With Monroe as a starter for that significant chunk of the season, the Bucks scored an average of 101.5 points per 100 possessions, allowed their opponent 106.2 points in that same timeframe, while playing at a pace that would bring the team an average 96.07 possessions per 48 minute spell.

With Plumlee in the starting berth the results look a whole lot better. The offensive rating climbed up to 103.6, the defensive rating plummeted to 102.2, and importantly for a young and athletic team, the pace ratcheted up to a mark of 100.03.

That’s better offense, better defense, higher pace and as a result the difference between the two spells is that there was in excess of a six point swing in net rating in Milwaukee’s favor during the smaller sample size.

Mar 9, 2016; Milwaukee, WI, USA; Miami Heat forward Amar
Mar 9, 2016; Milwaukee, WI, USA; Miami Heat forward Amar /

For perspective in a broader context for that spell with Plumlee in the lineup the Bucks ranked seventh in the league in defensive rating and 15th in pace, up from their overall season rankings of 21st and 22nd in those categories respectively.

Those who never agreed with the move to bench him in the first place argued at the time that Monroe’s personal contribution was statistically superior to many of his teammates to begin with, and that the move greatly underestimated his value. There were also plenty who were quick to point out that the starters role didn’t mean anything as Monroe may just as easily play as many if not more minutes coming in off the bench.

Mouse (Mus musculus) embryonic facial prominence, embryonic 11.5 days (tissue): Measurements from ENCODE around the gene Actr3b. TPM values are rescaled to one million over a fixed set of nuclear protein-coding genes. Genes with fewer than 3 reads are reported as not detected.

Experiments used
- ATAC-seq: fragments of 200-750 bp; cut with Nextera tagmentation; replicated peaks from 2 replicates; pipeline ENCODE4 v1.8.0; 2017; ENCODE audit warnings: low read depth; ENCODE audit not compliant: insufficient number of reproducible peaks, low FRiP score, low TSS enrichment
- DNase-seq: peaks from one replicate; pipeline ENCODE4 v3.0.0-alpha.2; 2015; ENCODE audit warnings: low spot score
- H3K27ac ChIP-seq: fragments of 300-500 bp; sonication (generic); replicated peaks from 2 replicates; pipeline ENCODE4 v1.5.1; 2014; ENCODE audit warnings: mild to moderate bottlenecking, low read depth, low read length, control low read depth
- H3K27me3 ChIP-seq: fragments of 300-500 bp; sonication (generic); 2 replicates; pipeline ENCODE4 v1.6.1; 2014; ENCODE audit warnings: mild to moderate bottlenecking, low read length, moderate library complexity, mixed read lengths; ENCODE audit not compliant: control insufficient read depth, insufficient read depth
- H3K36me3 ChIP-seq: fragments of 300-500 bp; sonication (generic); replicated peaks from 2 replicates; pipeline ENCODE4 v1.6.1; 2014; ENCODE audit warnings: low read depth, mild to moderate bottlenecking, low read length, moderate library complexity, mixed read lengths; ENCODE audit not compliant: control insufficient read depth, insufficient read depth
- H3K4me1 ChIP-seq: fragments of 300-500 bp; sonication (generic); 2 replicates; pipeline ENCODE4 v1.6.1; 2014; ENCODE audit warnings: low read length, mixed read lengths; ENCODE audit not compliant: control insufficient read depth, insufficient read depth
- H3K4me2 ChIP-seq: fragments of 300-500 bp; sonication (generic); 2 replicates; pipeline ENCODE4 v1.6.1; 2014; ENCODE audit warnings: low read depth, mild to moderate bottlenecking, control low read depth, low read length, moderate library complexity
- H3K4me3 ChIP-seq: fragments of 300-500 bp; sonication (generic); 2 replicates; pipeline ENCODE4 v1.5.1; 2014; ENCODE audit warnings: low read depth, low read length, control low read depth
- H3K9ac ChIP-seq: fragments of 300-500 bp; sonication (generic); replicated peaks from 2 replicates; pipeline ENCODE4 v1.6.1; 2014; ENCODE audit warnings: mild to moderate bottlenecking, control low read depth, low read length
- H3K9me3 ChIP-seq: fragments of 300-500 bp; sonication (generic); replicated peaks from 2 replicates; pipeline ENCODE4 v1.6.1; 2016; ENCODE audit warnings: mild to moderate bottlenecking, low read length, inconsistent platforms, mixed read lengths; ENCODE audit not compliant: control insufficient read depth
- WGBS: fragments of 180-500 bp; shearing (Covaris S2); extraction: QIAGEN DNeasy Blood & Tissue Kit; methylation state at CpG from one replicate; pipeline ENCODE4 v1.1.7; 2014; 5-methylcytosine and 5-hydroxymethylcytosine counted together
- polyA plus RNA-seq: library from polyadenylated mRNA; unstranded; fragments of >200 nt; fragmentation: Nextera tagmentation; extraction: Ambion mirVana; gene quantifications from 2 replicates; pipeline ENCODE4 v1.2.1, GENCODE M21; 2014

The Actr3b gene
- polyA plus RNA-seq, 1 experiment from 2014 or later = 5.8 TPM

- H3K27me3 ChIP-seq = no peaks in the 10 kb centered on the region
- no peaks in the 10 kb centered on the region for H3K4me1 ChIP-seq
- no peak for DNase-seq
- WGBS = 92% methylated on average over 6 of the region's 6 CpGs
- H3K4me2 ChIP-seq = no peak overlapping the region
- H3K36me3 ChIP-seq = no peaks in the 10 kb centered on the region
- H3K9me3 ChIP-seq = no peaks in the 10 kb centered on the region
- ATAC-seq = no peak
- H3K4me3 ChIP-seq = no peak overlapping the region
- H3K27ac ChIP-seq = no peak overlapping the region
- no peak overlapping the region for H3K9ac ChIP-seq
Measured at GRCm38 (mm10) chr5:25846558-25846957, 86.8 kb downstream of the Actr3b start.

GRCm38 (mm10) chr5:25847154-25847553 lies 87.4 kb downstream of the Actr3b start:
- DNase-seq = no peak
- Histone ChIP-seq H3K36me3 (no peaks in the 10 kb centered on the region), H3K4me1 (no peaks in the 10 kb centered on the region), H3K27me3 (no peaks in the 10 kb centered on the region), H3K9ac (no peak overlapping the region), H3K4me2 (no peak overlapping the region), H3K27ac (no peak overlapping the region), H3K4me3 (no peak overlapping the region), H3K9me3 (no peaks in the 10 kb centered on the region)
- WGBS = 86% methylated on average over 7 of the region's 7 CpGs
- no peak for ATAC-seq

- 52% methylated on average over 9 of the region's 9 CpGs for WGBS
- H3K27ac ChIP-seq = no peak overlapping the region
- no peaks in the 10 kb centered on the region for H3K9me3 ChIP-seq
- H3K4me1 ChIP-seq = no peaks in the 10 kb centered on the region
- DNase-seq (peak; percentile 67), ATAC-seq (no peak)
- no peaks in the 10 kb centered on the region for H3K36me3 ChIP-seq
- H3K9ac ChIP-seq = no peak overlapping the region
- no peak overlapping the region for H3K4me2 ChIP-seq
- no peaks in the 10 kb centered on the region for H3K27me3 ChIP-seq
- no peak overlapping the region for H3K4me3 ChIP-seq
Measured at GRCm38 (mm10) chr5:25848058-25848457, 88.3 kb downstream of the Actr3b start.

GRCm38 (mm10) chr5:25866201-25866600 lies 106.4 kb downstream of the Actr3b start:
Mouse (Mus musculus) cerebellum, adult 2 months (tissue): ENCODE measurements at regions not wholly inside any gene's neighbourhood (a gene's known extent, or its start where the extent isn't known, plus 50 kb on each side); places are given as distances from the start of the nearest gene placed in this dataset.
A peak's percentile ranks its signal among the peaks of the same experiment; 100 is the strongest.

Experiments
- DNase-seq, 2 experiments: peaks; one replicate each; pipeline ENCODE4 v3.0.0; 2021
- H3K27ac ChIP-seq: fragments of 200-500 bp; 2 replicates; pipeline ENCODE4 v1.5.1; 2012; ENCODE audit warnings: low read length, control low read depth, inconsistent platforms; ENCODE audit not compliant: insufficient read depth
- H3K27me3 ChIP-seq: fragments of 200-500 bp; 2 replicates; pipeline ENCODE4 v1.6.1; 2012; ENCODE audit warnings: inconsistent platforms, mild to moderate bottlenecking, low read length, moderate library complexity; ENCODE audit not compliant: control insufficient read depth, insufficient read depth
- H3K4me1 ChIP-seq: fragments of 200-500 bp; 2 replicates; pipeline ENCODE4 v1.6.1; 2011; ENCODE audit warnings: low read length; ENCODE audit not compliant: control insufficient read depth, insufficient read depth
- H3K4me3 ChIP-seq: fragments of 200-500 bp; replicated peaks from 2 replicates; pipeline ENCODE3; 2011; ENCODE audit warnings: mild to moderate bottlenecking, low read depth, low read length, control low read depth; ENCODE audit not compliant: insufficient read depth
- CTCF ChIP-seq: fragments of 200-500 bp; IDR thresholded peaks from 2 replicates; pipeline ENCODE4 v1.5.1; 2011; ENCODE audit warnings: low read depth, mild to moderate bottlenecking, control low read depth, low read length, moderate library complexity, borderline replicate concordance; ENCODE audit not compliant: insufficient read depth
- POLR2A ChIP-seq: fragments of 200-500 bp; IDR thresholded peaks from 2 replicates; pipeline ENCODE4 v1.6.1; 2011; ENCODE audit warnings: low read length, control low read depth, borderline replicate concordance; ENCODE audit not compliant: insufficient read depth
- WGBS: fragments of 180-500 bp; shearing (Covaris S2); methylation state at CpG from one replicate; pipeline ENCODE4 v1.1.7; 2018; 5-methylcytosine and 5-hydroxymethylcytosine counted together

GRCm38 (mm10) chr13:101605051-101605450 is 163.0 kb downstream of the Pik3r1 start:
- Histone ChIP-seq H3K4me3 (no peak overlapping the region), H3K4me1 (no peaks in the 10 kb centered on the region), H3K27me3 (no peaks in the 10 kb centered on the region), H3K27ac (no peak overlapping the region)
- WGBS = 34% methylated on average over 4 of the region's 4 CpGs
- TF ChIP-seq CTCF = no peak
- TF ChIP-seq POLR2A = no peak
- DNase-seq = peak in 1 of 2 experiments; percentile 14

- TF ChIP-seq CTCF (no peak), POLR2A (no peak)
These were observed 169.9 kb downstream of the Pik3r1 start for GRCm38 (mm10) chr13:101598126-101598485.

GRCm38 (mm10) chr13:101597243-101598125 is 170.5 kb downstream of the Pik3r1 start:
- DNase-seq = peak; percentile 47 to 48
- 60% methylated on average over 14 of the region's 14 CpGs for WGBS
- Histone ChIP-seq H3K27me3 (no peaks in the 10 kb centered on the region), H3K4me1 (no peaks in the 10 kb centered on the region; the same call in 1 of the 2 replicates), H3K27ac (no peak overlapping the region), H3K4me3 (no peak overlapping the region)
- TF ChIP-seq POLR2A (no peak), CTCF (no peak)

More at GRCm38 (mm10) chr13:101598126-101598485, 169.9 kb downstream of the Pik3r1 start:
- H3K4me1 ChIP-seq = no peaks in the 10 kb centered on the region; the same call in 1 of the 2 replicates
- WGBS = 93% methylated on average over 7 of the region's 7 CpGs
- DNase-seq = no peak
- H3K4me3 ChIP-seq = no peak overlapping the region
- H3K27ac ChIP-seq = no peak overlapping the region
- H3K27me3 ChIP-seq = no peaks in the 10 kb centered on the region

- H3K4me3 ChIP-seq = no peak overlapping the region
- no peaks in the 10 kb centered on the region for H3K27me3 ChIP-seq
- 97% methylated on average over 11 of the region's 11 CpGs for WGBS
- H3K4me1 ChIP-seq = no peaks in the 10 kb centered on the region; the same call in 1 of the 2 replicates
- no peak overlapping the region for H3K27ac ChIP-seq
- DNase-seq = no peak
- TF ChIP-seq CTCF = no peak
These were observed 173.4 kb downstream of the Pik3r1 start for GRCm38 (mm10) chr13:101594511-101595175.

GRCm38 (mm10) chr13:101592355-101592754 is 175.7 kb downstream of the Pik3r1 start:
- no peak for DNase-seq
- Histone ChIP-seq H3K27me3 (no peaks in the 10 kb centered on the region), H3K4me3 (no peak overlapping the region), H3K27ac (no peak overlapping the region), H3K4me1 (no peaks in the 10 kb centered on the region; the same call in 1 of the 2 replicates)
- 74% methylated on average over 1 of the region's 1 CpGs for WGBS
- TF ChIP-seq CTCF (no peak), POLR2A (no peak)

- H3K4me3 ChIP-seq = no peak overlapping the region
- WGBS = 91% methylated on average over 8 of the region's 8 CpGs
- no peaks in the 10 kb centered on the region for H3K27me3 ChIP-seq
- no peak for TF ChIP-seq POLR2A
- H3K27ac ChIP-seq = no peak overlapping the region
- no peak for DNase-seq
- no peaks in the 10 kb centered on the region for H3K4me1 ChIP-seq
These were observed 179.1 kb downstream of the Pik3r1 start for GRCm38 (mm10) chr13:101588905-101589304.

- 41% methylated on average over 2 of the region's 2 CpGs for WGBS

The truth is there’s still something to both of those points too. Monroe coming off the bench in many ways benefited both parties in terms of the quality of their output, and the way that was broken down makes a lot of sense.

Monroe’s minutes did in fact drop off during his time coming off the bench, but only slightly. 30.4 per game as a starter, 29.2 starting as a sub.

What really becomes interesting is when you start to look at how Milwaukee dealt with and without Monroe in terms of on/off in both cases, and the overall implications on the team’s usage.

Monroe’s offensive ability has never really been in doubt throughout this whole process, the questions have been more intertwined with how his offensive skills do or do not mesh with those of his teammates.

Through Monroe’s first 50 starts, the drop-off when he would come off the court in terms of scoring was nothing short of catastrophic. The Bucks were scoring 103.7 points per 100 possessions with Monroe on the court, but that number would drop off to 97.7 per 100 possessions once he’d take a seat.

With Plumlee starting at the five spot, the team managed to improved its scoring with Monroe on the court to 104.2, but also to do so significantly when he was off the floor too, climbing to 102.8 points per 100 possessions. It doesn’t take any deep thinking to figure out the reason for that either.

From an early point in the season many were calling for greater staggering of the rotations involving Monroe as it became abundantly clear that he could feast against reserve big men who were no match for him.

The lineup change gave him a higher percentage of time in those kind of scenarios, while when he was on the bench there was greater space, freedom and most importantly touches for the likes of Parker and Antetokounmpo to maximize their offensive outputs.